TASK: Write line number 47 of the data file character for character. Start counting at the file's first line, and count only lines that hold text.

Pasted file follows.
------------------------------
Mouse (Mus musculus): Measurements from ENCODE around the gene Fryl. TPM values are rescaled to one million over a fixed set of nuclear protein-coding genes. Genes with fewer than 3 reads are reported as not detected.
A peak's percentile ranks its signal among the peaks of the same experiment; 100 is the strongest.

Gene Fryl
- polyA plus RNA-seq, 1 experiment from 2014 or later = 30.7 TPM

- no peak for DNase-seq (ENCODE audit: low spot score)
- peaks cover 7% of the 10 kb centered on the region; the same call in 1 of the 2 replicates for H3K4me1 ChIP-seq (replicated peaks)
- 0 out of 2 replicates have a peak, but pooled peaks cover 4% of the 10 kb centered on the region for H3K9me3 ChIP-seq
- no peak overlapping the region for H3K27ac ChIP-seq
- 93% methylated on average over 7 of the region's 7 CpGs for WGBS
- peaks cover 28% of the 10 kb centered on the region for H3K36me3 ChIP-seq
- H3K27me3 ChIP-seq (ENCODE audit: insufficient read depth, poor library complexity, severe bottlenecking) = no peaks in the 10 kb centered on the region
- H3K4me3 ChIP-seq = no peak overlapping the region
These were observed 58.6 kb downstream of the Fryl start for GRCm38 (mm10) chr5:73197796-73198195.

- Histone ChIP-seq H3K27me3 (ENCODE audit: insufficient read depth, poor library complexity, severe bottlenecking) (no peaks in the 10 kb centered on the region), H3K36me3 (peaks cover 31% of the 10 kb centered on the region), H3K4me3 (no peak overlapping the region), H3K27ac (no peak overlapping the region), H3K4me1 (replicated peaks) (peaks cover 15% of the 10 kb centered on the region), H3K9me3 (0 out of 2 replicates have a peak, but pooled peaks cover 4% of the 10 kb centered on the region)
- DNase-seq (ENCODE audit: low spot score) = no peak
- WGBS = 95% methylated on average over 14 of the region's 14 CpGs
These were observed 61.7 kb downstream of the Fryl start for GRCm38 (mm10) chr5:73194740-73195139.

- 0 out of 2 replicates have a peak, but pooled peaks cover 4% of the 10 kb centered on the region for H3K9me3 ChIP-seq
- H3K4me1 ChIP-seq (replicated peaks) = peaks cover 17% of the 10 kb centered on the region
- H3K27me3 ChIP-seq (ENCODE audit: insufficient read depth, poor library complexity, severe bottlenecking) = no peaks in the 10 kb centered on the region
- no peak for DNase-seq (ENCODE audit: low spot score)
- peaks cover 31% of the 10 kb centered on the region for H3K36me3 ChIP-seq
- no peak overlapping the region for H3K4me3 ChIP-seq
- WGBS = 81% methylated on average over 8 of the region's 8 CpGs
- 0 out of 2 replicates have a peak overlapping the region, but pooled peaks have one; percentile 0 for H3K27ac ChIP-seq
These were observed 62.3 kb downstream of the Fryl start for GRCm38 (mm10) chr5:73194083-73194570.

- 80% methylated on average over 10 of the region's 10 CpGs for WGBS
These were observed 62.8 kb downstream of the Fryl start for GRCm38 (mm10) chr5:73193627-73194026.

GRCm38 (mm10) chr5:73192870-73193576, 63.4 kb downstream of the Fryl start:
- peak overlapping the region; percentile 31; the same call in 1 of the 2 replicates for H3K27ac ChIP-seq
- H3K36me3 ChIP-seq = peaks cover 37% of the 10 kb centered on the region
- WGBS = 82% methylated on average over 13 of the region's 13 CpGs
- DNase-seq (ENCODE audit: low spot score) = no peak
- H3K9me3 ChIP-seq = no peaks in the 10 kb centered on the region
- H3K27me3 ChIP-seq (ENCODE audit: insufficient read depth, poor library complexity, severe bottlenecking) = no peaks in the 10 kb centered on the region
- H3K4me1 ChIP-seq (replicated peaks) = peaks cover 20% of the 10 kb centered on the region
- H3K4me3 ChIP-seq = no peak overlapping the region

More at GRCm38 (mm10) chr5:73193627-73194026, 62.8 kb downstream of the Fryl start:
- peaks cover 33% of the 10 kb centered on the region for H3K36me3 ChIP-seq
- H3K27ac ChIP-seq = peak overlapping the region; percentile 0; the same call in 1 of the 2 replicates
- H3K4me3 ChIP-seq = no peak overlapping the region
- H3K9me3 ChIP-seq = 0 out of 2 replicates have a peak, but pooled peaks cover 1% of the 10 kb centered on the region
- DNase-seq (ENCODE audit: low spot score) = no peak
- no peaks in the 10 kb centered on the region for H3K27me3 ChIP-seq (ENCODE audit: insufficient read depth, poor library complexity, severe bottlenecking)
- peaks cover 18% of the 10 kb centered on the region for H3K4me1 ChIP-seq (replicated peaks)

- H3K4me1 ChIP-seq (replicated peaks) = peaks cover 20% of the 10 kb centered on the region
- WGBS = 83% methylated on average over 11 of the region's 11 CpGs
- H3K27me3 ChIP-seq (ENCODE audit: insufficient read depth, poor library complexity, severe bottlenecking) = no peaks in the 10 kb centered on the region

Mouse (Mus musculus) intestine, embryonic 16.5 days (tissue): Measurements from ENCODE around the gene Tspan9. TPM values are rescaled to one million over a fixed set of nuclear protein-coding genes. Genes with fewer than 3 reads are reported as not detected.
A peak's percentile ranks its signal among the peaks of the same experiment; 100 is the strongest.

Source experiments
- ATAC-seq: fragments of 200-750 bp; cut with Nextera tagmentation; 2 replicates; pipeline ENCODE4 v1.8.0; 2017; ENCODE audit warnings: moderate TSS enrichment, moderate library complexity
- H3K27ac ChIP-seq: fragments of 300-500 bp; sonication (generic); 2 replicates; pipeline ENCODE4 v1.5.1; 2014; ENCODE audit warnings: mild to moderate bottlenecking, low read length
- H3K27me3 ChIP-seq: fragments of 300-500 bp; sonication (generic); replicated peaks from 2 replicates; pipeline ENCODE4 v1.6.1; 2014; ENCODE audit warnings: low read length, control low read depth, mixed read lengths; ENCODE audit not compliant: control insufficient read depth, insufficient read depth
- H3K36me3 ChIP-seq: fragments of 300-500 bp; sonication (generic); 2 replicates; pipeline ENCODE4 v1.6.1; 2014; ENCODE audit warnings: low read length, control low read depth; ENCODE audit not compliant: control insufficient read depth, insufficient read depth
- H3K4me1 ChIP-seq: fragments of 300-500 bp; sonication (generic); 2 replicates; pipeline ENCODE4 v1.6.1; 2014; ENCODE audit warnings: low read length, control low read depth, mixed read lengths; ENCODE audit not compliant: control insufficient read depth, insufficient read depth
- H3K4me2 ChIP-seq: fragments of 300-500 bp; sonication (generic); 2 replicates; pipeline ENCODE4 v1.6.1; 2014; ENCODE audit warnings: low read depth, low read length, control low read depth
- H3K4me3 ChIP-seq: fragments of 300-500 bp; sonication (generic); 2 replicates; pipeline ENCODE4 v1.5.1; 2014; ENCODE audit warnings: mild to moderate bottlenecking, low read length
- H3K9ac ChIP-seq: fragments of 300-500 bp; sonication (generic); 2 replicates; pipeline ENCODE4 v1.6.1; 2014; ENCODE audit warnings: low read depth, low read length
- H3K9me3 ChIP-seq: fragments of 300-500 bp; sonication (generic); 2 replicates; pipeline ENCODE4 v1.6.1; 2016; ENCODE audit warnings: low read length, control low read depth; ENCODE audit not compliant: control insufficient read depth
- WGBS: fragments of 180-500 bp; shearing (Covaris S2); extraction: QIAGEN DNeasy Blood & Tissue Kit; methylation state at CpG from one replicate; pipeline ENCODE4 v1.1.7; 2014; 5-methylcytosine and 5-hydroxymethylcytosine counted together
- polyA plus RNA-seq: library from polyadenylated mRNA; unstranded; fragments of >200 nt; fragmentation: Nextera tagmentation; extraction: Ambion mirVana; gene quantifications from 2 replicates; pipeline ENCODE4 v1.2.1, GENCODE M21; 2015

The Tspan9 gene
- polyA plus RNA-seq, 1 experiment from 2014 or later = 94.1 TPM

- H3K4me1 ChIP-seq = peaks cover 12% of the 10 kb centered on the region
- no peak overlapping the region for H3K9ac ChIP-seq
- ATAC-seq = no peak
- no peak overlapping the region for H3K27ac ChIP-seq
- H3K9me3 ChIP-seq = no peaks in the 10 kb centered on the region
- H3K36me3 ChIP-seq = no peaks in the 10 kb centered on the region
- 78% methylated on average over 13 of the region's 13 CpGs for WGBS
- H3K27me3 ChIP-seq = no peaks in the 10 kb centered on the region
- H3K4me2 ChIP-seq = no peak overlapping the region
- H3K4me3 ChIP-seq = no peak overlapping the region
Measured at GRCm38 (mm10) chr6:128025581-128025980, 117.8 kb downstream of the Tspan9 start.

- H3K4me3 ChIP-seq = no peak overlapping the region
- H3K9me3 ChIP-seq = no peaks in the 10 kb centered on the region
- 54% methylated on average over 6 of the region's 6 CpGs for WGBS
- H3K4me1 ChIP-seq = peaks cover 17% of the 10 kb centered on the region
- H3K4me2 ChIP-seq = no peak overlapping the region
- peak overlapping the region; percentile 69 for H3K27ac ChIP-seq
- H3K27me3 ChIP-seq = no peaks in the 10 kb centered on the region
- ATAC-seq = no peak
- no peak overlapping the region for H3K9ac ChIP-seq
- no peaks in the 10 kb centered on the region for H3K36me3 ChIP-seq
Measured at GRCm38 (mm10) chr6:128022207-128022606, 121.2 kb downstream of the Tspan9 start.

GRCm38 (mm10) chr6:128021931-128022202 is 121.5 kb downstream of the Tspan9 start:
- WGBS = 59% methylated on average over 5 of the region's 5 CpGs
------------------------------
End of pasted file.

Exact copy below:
- WGBS = 83% methylated on average over 11 of the region's 11 CpGs